During the late 1890s there were a number of sawmills operating in the Dryden area. They were
supplying the builders of the Canadian Pacific Railway with railway ties and timber. There was
also a need for lumber to power the many steam boilers used in the mining operations in the area.
Charles and Grant Gordon built a sawmill on the west side of the
Wabigoon river, closest to the present location of the paper mill.
In 1909 the Gordon bothers initiated the construction of a paper mill at that location. Unfortunately, the building burned down around 1910 and the
Gordon Brothers did not have the means of completing the project. In 1911 the Gordon Brothers
transferred the rights of the timber lease to the Dryden Timber and Power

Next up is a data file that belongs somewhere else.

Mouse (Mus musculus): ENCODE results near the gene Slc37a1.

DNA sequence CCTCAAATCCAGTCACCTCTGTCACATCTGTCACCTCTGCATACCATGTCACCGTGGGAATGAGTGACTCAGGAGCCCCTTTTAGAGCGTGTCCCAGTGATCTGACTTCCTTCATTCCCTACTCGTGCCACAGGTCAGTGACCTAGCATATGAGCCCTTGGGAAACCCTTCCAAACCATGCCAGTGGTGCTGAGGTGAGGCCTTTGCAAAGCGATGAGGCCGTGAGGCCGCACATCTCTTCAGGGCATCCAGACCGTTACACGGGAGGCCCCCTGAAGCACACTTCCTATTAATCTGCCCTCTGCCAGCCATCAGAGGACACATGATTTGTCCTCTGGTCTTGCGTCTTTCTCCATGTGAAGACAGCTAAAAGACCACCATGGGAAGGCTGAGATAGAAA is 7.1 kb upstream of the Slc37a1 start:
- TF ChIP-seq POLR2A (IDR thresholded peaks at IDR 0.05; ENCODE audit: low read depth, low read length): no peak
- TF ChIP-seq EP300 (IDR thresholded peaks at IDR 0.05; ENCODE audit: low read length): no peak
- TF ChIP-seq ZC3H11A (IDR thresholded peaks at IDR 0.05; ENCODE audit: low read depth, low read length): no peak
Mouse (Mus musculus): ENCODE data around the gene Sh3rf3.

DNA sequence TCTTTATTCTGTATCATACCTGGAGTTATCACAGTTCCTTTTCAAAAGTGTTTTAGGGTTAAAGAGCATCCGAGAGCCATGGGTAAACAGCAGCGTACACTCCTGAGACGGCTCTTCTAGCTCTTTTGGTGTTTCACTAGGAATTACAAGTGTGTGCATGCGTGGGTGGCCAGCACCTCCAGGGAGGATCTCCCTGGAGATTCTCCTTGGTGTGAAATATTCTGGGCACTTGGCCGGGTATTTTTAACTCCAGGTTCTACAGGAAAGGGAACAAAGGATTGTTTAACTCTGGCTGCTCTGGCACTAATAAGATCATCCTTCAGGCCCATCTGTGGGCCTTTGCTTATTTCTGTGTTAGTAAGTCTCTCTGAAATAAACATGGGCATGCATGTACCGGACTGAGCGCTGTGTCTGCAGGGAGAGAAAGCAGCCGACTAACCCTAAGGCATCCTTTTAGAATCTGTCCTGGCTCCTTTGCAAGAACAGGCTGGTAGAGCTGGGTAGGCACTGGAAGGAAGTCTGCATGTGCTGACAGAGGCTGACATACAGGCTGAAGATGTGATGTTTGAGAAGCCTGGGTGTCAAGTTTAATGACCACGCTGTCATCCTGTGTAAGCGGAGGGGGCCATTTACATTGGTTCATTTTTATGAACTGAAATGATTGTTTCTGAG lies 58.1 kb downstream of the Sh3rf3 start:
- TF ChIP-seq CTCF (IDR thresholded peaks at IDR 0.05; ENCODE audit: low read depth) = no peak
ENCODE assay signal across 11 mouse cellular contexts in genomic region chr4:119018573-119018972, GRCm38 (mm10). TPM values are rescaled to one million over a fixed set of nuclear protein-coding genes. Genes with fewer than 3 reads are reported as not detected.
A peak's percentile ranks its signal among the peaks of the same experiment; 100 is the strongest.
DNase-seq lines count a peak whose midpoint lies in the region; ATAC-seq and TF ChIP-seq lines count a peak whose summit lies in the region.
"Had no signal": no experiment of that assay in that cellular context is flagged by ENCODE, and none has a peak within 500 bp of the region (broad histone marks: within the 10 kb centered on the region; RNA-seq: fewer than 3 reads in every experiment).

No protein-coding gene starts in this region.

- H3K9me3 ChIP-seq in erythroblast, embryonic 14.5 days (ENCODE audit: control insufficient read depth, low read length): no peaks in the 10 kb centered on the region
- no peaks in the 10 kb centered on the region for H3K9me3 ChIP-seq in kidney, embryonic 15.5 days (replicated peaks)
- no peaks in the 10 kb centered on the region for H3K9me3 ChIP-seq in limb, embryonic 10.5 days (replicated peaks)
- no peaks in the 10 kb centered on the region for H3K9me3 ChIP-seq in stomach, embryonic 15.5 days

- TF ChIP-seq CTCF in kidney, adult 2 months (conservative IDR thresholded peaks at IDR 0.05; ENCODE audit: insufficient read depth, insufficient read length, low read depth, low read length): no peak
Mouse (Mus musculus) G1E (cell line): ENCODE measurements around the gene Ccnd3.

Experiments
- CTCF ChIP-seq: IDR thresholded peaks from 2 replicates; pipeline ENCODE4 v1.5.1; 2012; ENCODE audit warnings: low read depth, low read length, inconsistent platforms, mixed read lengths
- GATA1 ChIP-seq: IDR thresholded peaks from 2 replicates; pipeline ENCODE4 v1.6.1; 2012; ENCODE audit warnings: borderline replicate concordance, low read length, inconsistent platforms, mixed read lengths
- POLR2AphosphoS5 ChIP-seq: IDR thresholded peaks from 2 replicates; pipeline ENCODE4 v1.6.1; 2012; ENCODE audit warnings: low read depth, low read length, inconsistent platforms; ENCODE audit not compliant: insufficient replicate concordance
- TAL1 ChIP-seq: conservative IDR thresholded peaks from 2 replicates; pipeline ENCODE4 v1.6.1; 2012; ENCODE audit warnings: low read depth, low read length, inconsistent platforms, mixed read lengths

undertook the construction of the new mill. In 1911 the paper mill began operations and was
the first kraft pulp mill in Northwestern Ontario. (Kraft pulp is a higher quality pulp made from softwood, which is very abundant in this area).
The present location of the mill was an ideal location for a pulp and
mill for three reasons. First of all, the Wabigoon river rapids could provide a means of abundant electricity supplied by
the creation of a hydro electric dam. Secondly, the close proximity
Wabigoon permitted rafting the wood to the mill site. Finally and most
obviously, was the abundant supply of wood in this area.
Picture was provided by Charlie Rankin